I experimented with Entropia for a while. The game is basically a giant slot machine: for every $1 you put in, you're most likely getting 95 cents back in the long run. Like in real life, they let a few people (not sure if they are planted by the company) win big from time to time to keep people motivated in pulling the lever.

0

Share this post


Link to post
Share on other sites

 

Persistent worlds are an interesting study in game economies. I've been particularly interested in Entropia and how having an exchange rate with real-currency has affected the design of the game. In the case of Entropia, there are many more drains than usual to the game's economy and the game feels much more like a casino.

 

I experimented with Entropia for a while. The game is basically a giant slot machine: for every $1 you put in, you're most likely getting 95 cents back in the long run. Like in real life, they let a few people (not sure if they are planted by the company) win big from time to time to keep people motivated in pulling the lever.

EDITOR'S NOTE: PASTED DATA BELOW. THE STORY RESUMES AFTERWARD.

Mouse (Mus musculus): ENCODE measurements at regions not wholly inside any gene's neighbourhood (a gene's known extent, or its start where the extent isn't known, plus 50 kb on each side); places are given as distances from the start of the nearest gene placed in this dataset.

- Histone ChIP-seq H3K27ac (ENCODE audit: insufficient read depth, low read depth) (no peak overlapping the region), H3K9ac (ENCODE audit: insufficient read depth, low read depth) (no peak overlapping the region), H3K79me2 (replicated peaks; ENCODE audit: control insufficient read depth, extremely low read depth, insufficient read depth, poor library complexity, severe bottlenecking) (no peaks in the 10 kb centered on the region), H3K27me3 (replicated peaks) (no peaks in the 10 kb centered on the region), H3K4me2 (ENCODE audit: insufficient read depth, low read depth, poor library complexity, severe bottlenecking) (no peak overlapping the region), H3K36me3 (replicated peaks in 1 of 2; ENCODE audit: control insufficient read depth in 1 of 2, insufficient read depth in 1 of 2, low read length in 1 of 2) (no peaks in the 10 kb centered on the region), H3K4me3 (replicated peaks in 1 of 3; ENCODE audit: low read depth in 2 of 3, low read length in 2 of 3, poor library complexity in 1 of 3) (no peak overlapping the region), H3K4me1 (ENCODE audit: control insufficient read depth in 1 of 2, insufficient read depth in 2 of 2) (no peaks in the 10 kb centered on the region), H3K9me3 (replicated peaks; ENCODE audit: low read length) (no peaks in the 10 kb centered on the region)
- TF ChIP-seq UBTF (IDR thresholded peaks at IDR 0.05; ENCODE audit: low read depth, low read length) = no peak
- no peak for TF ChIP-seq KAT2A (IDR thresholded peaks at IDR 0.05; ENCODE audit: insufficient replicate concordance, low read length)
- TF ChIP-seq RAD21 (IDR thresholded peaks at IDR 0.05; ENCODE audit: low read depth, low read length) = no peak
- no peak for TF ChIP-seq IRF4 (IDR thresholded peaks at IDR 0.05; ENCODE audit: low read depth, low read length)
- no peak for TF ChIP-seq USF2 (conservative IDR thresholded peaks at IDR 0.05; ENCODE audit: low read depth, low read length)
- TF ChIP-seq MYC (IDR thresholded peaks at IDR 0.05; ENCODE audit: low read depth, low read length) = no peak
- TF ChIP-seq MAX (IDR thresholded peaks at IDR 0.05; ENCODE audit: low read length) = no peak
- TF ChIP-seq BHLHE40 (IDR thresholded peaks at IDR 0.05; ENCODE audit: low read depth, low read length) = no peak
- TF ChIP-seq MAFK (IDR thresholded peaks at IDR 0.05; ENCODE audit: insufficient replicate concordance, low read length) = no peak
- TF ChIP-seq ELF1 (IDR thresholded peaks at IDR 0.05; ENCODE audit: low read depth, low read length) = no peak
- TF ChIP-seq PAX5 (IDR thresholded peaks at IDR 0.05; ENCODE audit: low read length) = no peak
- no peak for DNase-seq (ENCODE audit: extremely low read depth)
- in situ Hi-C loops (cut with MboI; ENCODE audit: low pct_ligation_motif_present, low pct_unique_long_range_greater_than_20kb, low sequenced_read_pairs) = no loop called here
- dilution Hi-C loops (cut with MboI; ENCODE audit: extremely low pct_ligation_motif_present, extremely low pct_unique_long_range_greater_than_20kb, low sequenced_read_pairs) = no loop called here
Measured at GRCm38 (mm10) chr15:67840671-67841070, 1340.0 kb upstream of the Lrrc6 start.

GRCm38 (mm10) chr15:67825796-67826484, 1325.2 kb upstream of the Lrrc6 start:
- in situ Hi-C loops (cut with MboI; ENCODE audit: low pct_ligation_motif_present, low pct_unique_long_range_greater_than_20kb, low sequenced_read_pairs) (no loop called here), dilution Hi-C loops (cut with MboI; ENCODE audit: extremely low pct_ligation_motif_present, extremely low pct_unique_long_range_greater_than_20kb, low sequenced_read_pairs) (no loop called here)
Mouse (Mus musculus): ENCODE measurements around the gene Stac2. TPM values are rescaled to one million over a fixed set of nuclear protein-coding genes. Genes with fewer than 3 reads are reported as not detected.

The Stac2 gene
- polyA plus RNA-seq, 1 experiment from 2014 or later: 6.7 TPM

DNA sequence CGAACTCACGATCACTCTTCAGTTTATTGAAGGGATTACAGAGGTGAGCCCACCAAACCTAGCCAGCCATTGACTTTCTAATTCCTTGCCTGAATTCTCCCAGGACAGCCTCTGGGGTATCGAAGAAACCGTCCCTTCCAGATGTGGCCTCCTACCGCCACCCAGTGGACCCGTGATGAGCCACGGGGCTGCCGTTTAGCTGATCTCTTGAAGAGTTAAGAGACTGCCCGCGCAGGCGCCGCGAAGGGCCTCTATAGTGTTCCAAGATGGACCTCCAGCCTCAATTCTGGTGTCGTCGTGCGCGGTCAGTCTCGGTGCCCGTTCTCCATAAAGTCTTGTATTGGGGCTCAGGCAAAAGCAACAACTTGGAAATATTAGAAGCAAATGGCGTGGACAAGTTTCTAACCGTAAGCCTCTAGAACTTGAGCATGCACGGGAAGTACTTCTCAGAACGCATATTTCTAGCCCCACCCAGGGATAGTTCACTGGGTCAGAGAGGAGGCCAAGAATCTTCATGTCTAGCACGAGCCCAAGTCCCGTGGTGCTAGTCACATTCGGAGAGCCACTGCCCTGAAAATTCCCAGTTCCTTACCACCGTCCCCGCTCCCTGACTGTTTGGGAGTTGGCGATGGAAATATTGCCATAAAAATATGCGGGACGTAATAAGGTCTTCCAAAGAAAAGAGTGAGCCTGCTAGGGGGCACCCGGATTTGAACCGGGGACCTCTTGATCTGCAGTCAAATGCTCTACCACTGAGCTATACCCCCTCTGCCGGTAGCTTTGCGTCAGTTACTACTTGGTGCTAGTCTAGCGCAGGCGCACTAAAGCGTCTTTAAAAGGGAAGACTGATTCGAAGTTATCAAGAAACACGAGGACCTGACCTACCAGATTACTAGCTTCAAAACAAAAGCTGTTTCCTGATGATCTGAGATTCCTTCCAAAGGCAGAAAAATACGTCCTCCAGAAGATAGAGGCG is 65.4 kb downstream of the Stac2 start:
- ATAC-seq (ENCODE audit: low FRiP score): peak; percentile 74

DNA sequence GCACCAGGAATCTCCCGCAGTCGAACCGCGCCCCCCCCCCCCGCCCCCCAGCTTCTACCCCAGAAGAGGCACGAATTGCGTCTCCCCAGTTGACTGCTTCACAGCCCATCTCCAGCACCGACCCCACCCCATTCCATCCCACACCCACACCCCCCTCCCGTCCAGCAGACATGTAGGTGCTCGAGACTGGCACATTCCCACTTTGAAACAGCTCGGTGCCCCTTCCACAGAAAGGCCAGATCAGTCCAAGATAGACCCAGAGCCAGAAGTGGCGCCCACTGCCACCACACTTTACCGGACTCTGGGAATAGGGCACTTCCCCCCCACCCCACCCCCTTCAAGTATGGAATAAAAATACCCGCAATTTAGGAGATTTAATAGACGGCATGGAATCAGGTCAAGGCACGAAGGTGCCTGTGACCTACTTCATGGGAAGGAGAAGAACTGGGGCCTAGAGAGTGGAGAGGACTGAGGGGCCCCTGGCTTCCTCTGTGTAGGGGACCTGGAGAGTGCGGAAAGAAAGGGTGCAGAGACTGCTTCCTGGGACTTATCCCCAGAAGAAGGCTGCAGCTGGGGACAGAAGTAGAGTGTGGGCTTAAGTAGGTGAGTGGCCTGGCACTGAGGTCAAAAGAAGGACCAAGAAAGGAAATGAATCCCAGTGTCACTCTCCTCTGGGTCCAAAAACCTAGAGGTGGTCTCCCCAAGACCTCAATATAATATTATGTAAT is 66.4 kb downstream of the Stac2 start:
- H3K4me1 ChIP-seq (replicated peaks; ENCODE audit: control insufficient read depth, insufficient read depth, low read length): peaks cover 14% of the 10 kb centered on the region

They're probably not plants. Like any casino, the house always wins...even when someone hits the jackpot.

 

its-easy-to-win-at-roulette.gif

0

Share this post


Link to post
Share on other sites

Persistent worlds are an interesting study in game economies. I've been particularly interested in Entropia and how having an exchange rate with real-currency has affected the design of the game. In the case of Entropia, there are many more drains than usual to the game's economy and the game feels much more like a casino.